Music for Silenced Voices

"Shostakovich hated being asked questions about his music and whether this or that theme represented something or had any particular meaning," a friend of the great Soviet composer once said. "When asked, 'What did you want to say in this work?' he would answer, 'I've said what I've said.'" It is rather daring for Wendy Lesser to quote this austere refusal in Music for Silenced Voices: Shostakovich and his Fifteen Quartets, her thoughtful and appealing new book. After all, Lesser's whole premise is that the music Dmitri Shostakovich wrote ought to heard as an expression of his life and times, and a commentary on them. In particular, his string quartets "offer unparalleled access to the composer's inner life," Lesser writes; and her critical method is to braid together episodes from Shostakovich's biography with the intuitions about his experience that she gains through her listening. "There is a desire to connect the human being who once lived to the still-living music, which seems to have a human voice behind it."


This kind of double deduction, from the man to the music and back again, is especially tempting in the case of Shostakovich, who spent his entire adult life under Soviet dictatorship, and was forced to make use of silence, irony, and indirection in order to survive. Lesser recounts the now-legendary stories of his persecution. In 1936, and again in 1948, Stalin's cultural commissars denounced Shostakovich's music for its "formalist distortions and anti-democratic tendencies," effectively prohibiting its performance. The price of continuing to live and work was ritual submission, and Shostakovich made statements supporting the Communist regime both in print and in his music. Eventually, humiliatingly, he joined the Party.


Yet it is also easy to hear how his music, with its nervous intensity and sardonic gloom, tells the bitter truth about his time and place. Lesser helps us hear that confession, thanks to her sympathetic, non-technical accounts of what it is like to listen to Shostakovich's quartets. Here is Lesser on the Fifth Quartet, written in 1952, the year before Stalin's death:

If the music of the Fifth Quartet is highly abstract, in the manner of a Bach fugue . . . the feelings it conveys are nonetheless intense. The repetitions are both obsessive and probing, not reassuring, as they are in Bach; and those nearly undetectable background chords create an eerie, almost frightening sensation of extreme depth beneath the etched surface . . . . That particular sense of dread—that waiting for the knock on the door in the middle of the night, or for the arbitrary committee decision that will bury a life's work, or for the next public demand that will require painful self-abasement and induce extreme self-disgust—is what . . . performers hear in the quartets, and perhaps especially in the Fifth Quartet.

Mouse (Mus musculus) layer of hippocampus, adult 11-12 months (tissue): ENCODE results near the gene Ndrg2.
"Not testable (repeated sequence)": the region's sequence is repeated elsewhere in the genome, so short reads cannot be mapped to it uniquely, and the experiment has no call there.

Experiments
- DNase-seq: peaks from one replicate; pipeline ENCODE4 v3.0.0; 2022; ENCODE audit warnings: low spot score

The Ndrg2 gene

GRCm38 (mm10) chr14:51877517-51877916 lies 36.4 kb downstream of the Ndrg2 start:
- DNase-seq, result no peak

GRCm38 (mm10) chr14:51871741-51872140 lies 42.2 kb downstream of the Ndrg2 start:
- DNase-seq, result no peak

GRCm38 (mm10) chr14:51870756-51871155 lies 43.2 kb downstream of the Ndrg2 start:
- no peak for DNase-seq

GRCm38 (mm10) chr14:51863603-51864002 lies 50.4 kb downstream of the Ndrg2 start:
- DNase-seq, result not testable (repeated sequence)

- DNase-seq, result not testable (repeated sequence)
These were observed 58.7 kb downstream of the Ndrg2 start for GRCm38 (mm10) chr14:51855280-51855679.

This is not music criticism the way musicologists write it, obviously, and there are moments when Lesser's literary and metaphorical approach to Shostakovich seems to overreach. (For instance, she surmises that he turned to the string quartet form because it represented an "Athenian democracy" of equals, as opposed to the orchestra with its conductor, "a figure altogether too much in the Stalin mode.") But the kind of license Lesser takes with this music is the kind we all take with the music we love, out of which we create our own myths and meanings. Her commitment to Shostakovich is so intense that she achieves what every critic must hope for: Lesser sends us straight back to the quartets, to see if we can hear what she hears.




Atlanta's place in the Civil Rights Movement is inevitably connected with Martin Luther King, Jr., who was born there and served as pastor of Ebenezer Baptist Church. But as Tomiko Brown-Nagin shows in Courage to Dissent: Atlanta and the Long History of the Civil Rights Movement (Oxford), there is much more to the city's story. Her book explores the whole range of lesser-known local figures, court cases, and protests that changed Atlanta's racial culture from the 1950s through the 1970s.




Ever wonder what it's like to be a turtle? No one has come closer to finding out than Donald C. Jackson in Life in a Shell: A Physiologist's View of a Turtle (Harvard), as he delves into the biology and behavior that has allowed the turtle to survive on Earth essentially unchanged for the last 220 million years.


April 16: ""Blue pottery vases and bowls for flowers are most attractive, and certain blue books...will repeat and emphasize color."

Donna Tartt's The Goldfinch is the winner of the 2014 Pulitzer Prize for Fiction. James Parker calls this Dickensian coming-of-age novel "an enveloping…

Books, CDs, DVDs to know about now
The Good Inn

Frank Black, frontman for the Pixies, has written a transgressive historical fiction with shades of Thomas Pynchon (focused as it is on the history of explosives and cinematic pornography), all set in a hallucinatory Edwardian Europe.

Dispute Over a Very Italian Piglet

Amara Lakhous delivers a mystery novel with its finger on the hot-button issues of today's Europe.  Immigration and multicultural conflicts erupt in the Italian city of Turin, as journalist Enzo Laganà looks to restore peace to his native burg.

Papers in the Wind

In this insightful novel by Eduardo Sacheri, a young girl left destitute by the death of her soccer-playing father is uplifted by the bold schemes of her uncle, his pals, and one newbie player to the professional leagues.